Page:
Stroke is a life-threatening medical emergency that affects the brain. Aneurysm may be confused with stroke because an aneurysm in the brain can lead to a stroke.
Both conditions are the result of diseased blood vessel walls. Some risk factors and symptoms are shared, but there are key differences.
Contents of this article:
What is a stroke?
The brain is the most complex organ in the human body. Any disorders may be life-changing or deadly.
A stroke is a medical emergency. Blood supply to part of the brain is suddenly cut off, starving part of the brain of oxygen and nutrients. This can cause the death of brain tissue.
The most common type of stroke is loss of blood to part of the brain because an artery has become blocked. This is called ischemic stroke. The other, rarer type of stroke is hemorrhagic stroke, when a blood vessel in the brain bleeds.
An artery in the brain may burst and bleed because the walls of the blood vessel become weak.
An aneurysm is one cause of a weakened brain artery. It is a cause of the bleed in a subarachnoid hemorrhage type of stroke, which is less common than other types.
This type of bleed happens over the surface of the brain, into the fluid-filled space between the brain and the underside of the skull bone.
What is an aneurysm?
An aneurysm is a bulge in an artery. Because of a weakness in an artery wall, it "balloons." This makes the artery open to further weakening, and it could burst.
Aneurysms can affect any blood vessel. The most important aneurysms affect the biggest artery leaving the heart and the arteries in the brain.
Burst aneurysms are dangerous
When a brain aneurysm bursts, there is a brain bleed known as a subarachnoid hemorrhage.
This medical emergency needs urgent treatment. The chances of survival are worse when treatment is delayed.
The National Institute of Neurological Disorders and Stroke say that about 40 percent of people who have a burst brain aneurysm die within the first 24 hours. A quarter will die within 6 months.
Survival depends on a number of factors, including age, general health, and how quickly medical care is received.
For people who do survive a burst brain aneurysm, the outlook remains serious. It increases the chances of another burst, and there are likely to be complications such as long-term brain damage and nervous disorders.
Symptoms of stroke or aneurysm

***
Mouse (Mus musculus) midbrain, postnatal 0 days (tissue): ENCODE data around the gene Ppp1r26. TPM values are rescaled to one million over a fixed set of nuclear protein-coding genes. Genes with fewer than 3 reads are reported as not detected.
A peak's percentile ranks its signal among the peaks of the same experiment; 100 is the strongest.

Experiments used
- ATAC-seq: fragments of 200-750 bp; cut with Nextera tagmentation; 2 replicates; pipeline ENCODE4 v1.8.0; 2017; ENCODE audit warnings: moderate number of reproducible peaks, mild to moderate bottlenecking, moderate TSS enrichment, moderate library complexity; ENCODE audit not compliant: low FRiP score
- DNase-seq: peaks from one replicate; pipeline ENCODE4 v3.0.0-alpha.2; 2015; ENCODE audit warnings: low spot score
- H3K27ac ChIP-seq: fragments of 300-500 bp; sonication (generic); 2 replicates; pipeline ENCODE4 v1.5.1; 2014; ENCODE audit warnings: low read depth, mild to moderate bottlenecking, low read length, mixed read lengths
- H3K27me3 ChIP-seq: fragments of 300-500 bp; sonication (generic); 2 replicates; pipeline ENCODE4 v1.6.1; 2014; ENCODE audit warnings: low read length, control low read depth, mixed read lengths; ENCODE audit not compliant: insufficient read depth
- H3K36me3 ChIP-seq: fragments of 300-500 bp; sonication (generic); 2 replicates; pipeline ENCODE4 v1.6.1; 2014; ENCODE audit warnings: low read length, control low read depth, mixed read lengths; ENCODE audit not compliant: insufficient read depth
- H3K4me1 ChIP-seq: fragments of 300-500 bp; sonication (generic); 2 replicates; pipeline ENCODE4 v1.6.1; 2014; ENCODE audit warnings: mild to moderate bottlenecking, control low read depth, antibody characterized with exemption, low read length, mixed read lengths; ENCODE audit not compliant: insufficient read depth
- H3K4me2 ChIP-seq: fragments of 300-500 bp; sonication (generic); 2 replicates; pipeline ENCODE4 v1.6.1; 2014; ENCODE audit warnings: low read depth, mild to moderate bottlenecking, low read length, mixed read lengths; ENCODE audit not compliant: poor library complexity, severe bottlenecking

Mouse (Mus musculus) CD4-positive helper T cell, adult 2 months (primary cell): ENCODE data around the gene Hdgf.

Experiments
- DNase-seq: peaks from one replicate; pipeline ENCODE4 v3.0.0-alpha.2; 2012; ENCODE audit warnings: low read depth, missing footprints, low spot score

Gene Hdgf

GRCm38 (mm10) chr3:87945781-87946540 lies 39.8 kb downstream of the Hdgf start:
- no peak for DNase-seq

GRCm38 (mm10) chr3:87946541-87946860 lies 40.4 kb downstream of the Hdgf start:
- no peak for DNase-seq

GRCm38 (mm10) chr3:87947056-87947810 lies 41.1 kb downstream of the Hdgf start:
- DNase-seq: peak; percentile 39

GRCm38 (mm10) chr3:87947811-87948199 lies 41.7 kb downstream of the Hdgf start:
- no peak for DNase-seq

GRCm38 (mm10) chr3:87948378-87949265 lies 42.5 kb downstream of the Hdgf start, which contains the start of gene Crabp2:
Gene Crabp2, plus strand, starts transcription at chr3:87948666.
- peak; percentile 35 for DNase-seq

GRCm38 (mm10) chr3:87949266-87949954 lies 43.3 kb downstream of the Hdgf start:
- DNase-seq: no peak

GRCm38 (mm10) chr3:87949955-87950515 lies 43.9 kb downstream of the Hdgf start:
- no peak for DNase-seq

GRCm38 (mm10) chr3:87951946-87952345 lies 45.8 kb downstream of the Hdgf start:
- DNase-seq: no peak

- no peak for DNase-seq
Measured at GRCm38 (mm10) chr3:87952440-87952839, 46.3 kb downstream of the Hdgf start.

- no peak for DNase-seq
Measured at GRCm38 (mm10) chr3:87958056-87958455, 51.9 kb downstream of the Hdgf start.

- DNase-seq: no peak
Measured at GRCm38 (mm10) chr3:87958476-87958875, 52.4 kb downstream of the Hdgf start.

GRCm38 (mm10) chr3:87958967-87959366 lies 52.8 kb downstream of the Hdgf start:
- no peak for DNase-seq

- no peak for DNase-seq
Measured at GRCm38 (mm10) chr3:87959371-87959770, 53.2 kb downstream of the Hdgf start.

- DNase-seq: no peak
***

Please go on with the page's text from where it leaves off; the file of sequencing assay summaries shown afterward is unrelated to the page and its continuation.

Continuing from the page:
Most strokes are caused by a blocked artery, and produce symptoms such as:
- One side of the face dropping
- Inability to lift the arms
- Weakness or numbness in one arm
- Slurred speech or inability to talk
It is important to call for an ambulance when a stroke is suspected.
Other stroke symptoms may include:
- Complete paralysis of the body along one side
- Sudden vision disturbance
- Confusion or difficulty understanding other people
- Loss of balance or coordination
- Difficulty swallowing
Aneurysms that have not burst do not tend to produce symptoms. Symptoms are likely to appear only if the size of the bulge is large. Such an aneurysm has a high risk of bursting.
Anyone already diagnosed with a brain aneurysm who develops symptoms should go to a doctor as soon as possible. They may be able to get treatment can prevent a burst.
An intact brain aneurysm may produce symptoms such as:
- Vision problems
- Pain above or around the eye
- Weakness or numbness of the face
- Loss of balance
- Speaking difficulties
- Problems with thinking
A burst aneurysm in the brain usually causes:
- Extreme headache
- Collapse, seizure, or coma
Differences between aneurysm and stroke symptoms
Aneurysms that have not burst do not generally create symptoms. Instead, this article will look at the difference between symptoms of a burst aneurysm and a common stroke.
Sudden headache is the main feature that distinguishes a burst aneurysm from a common stroke caused by a blood clot.
Usually within seconds of a brain aneurysm bursting, there is a headache that is as severe as could be imagined.